Kashrut, security factored into new Israeli hotel rankings

Tourism Ministry begins a process aimed at establishing an objective ranking system for hotel quality and service by the end of 2012.

tourists at church  (photo credit: Courtesy)
tourists at church
(photo credit: Courtesy)
In an effort to better regulate the Israeli hotel industry, the Tourism Ministry this week began a process aimed at establishing an objective ranking system for hotel quality and service by the end of 2012.
There is currently no formal hotel ranking system in Israel, and tourists, both foreign and local, must rely on guidance from travel agencies or Web sites.
“We are preparing for a revolution in terms of consumer rights after years of debates and committees,” said Tourism Minister Stas Misezhnikov, “Once in place, the new ranking system will ensure better service for both foreign and local tourists. By making the rankings transparent, we hope to improve the quality of the hotels, which will lead to additional tourists and in turn benefit the industry.”
Amnon Liberman, the minister’s media advisor, said the new ranking system would be overseen by an independent company with international experience and expertise in the hotel sector, in consultation with the ministry and such groups as the Israel Hotel Association, the tour guide association, the incoming tourism association and private hotel owners. The company will be required to establish criteria for ranking hotels according to international standards, with adjustments for distinctive Israeli characteristics such as security and kashrut. The ministry’s 2011- 2012 budget has NIS 2.5 million earmarked for the project.
Liberman added that to prevent conflicts of interest, the company that conducts the rankings will be chosen by an outside firm brought in especially for this purpose. A tender for hiring that firm was issued on Sunday.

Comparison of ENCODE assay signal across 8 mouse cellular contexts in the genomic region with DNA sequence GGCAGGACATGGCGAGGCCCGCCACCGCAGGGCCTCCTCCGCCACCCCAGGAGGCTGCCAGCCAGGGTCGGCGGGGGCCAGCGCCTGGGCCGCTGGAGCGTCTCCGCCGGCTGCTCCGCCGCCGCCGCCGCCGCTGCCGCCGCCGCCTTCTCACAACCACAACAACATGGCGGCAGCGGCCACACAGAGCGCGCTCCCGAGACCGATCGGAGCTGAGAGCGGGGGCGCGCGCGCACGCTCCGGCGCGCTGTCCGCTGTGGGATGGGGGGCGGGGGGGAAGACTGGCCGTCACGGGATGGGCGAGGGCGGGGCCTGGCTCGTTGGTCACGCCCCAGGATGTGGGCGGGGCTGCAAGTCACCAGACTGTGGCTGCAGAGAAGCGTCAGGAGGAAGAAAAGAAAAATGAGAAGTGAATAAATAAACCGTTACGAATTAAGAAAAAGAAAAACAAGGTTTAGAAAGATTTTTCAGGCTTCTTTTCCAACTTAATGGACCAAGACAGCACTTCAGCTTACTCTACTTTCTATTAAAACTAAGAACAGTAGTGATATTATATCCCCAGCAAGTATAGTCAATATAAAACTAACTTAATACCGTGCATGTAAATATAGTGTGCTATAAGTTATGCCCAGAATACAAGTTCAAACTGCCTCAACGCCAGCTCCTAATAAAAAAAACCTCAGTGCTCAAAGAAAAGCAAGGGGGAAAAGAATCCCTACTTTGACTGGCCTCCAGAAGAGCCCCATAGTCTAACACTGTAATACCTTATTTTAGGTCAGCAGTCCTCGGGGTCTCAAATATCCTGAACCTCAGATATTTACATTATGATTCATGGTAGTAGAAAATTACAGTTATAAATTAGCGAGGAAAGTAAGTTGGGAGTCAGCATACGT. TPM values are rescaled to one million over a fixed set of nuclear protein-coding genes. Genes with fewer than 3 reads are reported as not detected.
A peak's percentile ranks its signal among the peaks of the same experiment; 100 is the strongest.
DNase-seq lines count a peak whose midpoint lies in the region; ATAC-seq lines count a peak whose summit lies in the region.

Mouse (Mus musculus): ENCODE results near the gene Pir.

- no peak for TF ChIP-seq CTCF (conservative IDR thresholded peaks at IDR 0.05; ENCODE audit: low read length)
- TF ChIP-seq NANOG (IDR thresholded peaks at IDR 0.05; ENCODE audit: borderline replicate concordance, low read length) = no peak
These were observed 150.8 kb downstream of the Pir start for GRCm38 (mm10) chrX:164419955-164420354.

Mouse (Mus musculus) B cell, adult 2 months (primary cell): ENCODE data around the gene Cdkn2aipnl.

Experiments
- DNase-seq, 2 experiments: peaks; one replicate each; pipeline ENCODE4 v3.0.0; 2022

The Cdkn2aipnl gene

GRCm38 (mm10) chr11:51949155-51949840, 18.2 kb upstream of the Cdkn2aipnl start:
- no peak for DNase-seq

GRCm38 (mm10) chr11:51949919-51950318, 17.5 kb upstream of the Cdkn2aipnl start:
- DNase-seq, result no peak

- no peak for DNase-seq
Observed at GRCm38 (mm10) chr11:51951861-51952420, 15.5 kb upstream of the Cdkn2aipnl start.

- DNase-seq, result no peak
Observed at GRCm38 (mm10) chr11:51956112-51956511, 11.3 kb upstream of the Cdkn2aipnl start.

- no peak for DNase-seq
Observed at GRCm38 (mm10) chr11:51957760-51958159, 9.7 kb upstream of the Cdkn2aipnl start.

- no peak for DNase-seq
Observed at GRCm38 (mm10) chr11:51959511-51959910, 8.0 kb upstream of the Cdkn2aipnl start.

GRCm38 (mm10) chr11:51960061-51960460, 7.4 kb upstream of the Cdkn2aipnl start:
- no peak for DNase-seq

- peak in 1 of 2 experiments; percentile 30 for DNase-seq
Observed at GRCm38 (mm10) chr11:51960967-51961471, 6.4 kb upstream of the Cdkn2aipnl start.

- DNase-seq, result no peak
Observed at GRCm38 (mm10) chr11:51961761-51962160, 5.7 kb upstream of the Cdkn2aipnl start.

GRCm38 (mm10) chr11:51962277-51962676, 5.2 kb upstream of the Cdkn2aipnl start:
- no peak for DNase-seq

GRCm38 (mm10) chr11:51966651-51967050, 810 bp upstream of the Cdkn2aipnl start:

It is important to note that the system will not be mandatory, and that it will be up to the hotels to agree to the inspection and ranking of their premises and services. However, Liberman said the ministry estimated that between 80 and 90 percent would agree to be ranked.
“We are also providing an incentive for hotels to take part in the ranking by granting those that participate preference in renovation fund monies,” he said. “The new system will be transparent and scientific, and the body that does the ranking will follow up on the hotels regularly to make sure that their ranking continues to reflect their quality.”
Pnina Shalev, spokeswoman for the Israel Hotel Association, said the group welcomed the move, although she was clearly cool in her response.
“The Israel Hotel Association has always opposed a government-regulated ranking system, but would welcome a ranking system administered by an independent body as long as the government isn’t directly involved," Shalev said.
She added that every tourism minister who held the office during the past decade had spoken about a ranking system, although there had been skepticism on the part of hoteliers that it would be put in place.
“We’ll wait to see that the tender is published and that an independent company is selected, before we start getting excited over it,” Shalev said. “The process is still in its very early stages. Right now, the hoteliers are apathetic to the announcement. They don’t feel that a new ranking system will help bring in additional tourists.”
A government-regulated ranking system using stars accorded to such categories as room size, cleanliness, food quality and service was in place in Israel in the 1970s and 1980s, but fell out of use. Today, it is permissible for hotels to report on their services and features, although they are forbidden from giving themselves a rating that uses stars.